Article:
UAF Collaborates with Dartmouth to lead new Arctic Fulbright Initiative
By Chris Hoch
UAF Vice Chancellor and professor of Arctic Policy Mike Sfraga will serve as a scholar c0-leader of the Fulbright Arctic Initiative, alongside Ross Virginia, professor of Environmental Science at Darmouth College. The initiative will fund interdisciplinary work for 16 scholars from the countries that sit on the Arctic Council, a council which addresses issues faced by Arctic governments and peoples.
“The UAF mantle will be all over this for the next two years,” Sfraga said. UAF is perfectly poised to take advantage of the opportunity the Fulbright Arctic Initiative offers, according to Sfraga. “We were the Arctic before Arctic was cool.”
UAF is the “most cited when it comes to Arctic publications, most published when it comes to Arctic publications” Sfraga said. UAF faculty will be encouraged to apply as scholars to the program, and that the final project will likely culminate on UAF campus.
“The Arctic is one of the most engaged, networked and communicated areas on the planet because the eight arctic nations on the arctic council are in open discussion often,” Sfraga said during an interview on Oct. 14 with Andrea Mitchell on MSNBC, “There are many challenges here. We have the arctic ocean, climate change, energy, infrastructure, health.”
The Arctic Council is made up of Canada, Denmark, Finland, Iceland, Norway, Russia, Sweden and the United States.
The Fulbright Program is a U.S. government international educational exchange program. Since 1946, more than 360,000 participants from more than 155 countries have studied, taught and conducted research through this program. The initiative will be overseen by the State Department’s Bureau of Educational and Cultural Affairs. Virginia and Sfraga will work with the State Department to set goals and select scholars for the new Fulbright Arctic Initiative.
The State Department asked for single lead applications. “Ross and I applied as co-lead scholars,” Sfraga said, “This was an incredible competitive selection process.” Sfraga says that the synergy between UAF and Dartmouth will be a boon to the program. “Ross and I are trying very hard to make this a legacy,” Sfraga said.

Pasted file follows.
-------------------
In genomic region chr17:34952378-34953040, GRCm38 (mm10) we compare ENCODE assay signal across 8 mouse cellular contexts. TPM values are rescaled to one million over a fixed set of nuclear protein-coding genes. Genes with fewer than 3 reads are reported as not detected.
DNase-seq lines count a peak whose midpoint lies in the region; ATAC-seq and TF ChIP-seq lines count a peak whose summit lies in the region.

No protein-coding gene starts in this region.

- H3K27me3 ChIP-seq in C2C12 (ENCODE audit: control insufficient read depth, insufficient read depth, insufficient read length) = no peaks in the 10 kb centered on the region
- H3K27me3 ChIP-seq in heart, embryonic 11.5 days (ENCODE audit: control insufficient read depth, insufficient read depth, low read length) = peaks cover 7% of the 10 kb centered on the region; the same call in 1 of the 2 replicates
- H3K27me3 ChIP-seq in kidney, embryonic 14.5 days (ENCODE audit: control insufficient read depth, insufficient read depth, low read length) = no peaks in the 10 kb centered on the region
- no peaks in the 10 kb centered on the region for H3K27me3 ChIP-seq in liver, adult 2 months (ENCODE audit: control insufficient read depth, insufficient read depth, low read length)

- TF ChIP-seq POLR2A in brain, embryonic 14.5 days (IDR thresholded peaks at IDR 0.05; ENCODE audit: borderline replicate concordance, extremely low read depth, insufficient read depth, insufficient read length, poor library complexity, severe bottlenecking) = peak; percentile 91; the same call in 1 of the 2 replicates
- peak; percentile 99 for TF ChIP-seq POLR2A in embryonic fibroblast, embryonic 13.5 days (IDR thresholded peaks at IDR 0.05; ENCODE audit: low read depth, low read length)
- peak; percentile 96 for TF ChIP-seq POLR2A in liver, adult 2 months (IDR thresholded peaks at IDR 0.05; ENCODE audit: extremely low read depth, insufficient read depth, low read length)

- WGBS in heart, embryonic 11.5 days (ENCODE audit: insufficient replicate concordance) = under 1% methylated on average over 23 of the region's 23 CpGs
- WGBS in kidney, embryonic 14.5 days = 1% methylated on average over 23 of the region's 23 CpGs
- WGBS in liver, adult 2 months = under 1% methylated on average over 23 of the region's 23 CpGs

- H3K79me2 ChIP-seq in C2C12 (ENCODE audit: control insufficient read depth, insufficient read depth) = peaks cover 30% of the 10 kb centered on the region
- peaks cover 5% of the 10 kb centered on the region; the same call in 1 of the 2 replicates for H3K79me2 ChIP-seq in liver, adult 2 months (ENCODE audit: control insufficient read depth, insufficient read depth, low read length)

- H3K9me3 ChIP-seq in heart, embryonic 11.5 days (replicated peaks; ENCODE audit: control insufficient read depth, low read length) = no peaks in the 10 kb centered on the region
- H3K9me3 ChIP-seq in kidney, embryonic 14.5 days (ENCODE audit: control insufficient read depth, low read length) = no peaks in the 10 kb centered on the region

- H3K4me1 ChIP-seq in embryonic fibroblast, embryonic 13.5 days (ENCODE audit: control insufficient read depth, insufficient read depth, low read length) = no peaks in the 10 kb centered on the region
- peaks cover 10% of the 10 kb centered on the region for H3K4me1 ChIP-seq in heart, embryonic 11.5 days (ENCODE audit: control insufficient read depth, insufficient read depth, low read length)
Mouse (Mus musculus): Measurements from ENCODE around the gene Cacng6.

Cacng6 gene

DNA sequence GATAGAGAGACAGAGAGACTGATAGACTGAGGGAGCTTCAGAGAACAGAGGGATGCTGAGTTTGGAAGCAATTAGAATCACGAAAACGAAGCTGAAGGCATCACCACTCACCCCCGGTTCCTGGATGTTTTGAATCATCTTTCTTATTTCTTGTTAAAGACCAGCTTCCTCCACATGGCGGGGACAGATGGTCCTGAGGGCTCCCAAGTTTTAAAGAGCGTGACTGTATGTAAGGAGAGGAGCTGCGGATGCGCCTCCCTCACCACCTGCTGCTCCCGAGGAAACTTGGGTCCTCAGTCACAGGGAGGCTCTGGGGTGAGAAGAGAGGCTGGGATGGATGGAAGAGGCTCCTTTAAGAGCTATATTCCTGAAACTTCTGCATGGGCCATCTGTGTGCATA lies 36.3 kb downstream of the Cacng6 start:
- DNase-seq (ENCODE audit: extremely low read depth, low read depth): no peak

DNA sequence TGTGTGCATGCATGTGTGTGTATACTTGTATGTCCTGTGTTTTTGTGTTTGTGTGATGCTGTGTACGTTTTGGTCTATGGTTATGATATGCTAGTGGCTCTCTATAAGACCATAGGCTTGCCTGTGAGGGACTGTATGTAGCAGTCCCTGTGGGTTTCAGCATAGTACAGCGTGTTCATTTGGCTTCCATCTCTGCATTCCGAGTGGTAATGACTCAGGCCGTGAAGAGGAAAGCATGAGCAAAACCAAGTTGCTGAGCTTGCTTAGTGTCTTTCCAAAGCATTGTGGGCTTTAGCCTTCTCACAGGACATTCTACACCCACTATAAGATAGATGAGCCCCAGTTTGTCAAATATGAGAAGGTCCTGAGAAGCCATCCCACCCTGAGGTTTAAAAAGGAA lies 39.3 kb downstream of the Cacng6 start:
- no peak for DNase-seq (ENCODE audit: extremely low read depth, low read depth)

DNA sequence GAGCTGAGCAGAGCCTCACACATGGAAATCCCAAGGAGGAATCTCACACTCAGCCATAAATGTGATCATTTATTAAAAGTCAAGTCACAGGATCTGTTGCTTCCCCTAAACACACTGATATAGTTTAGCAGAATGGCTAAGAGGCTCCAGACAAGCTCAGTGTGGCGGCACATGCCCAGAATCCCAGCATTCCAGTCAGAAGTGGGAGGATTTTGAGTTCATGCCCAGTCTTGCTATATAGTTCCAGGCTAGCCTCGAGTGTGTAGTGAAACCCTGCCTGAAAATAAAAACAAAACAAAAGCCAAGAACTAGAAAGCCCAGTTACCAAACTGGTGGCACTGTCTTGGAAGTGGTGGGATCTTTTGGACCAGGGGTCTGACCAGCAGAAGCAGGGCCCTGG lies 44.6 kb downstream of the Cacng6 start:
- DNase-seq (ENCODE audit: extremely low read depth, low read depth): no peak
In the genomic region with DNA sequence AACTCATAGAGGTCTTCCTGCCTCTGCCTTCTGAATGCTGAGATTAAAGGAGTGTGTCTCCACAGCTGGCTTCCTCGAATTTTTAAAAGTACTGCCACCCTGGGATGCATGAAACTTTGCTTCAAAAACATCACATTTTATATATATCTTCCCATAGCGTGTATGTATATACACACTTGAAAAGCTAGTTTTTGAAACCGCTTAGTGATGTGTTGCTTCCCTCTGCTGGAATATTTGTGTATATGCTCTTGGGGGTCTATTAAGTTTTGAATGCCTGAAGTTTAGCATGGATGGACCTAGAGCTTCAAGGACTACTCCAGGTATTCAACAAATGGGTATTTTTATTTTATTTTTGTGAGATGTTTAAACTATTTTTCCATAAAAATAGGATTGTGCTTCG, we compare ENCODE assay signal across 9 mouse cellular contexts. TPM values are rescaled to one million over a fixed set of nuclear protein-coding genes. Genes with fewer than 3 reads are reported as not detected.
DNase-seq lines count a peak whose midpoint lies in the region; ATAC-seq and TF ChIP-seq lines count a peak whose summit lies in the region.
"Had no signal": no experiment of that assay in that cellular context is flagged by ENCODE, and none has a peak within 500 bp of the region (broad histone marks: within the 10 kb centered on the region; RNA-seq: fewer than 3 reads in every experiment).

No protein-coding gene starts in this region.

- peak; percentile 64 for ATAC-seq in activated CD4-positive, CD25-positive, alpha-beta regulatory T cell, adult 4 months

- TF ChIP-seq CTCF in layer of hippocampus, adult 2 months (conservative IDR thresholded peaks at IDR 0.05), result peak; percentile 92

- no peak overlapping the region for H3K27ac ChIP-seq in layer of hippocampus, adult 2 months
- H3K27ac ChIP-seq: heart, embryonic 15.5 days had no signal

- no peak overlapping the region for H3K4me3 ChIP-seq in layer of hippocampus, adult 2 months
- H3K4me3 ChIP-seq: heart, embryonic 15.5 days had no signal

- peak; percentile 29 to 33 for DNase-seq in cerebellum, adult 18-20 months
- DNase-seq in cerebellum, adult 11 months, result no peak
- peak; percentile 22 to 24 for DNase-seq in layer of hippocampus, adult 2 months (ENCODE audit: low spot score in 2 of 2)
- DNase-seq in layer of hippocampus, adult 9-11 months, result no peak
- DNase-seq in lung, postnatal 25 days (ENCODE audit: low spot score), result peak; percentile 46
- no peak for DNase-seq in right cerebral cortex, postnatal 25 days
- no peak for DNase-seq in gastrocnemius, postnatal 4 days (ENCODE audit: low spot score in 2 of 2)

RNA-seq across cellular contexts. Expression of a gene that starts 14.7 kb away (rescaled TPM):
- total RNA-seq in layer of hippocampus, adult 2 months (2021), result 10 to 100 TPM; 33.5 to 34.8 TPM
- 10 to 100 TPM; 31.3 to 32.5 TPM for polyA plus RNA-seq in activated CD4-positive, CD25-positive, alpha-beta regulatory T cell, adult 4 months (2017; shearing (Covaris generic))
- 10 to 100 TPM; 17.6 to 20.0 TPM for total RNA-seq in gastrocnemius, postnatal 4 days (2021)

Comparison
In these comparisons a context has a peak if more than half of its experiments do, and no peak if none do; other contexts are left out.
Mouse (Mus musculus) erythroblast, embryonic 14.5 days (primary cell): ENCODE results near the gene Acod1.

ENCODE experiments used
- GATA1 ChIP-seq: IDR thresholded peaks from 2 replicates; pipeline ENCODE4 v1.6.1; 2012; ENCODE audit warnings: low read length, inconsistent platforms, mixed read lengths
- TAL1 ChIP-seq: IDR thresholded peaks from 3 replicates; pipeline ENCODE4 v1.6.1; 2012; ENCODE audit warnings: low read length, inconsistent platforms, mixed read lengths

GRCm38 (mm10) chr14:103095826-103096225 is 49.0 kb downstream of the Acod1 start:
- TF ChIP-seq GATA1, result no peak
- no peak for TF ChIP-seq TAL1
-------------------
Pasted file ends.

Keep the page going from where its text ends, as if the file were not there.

The program comes at a key time, Virginia said, as the United States assumes the rotating chairmanship of the Arctic Council in April 2015. “We’ll have scholars from eight Arctic nations, from a variety of disciplines, and the challenge for this Fulbright Program is to ask questions that are relevant to solving these problems,” Virginia said, “We need to develop research questions and themes for these teams of scholars that generate knowledge that will be useful to policymakers.”
The four fields of study (energy, water, infrastructure and health) are designed to be broad and prone to interdisciplinary study according to Sfraga. Health could mean traditional biological health, “but it could also look at health policy, access to health. Rural Alaska is a tough place to live.”
Regarding the potential for damage to the traditional Native lifestyle, Sfraga said, “It’s not only their economic viability, it’s the fiber of their culture. Climate change is real, it’s rapid, and it’s palpable at Alaska. The Native peoples have been in rhythm with this planet for a very very long time.” The changes in climate, according to Sfraga, change wildlife patterns, subsistence patterns and economic development on which Natives rely. “It really is endangering … a civilization in tune with its landscape.”
Applications are now being accepted and are by due Monday Feb. 2, 2015 for international applicants and Feb. 16, 2015 for U.S. Applicants. Program activities will commence in spring 2015 and conclude in the fall of 2016.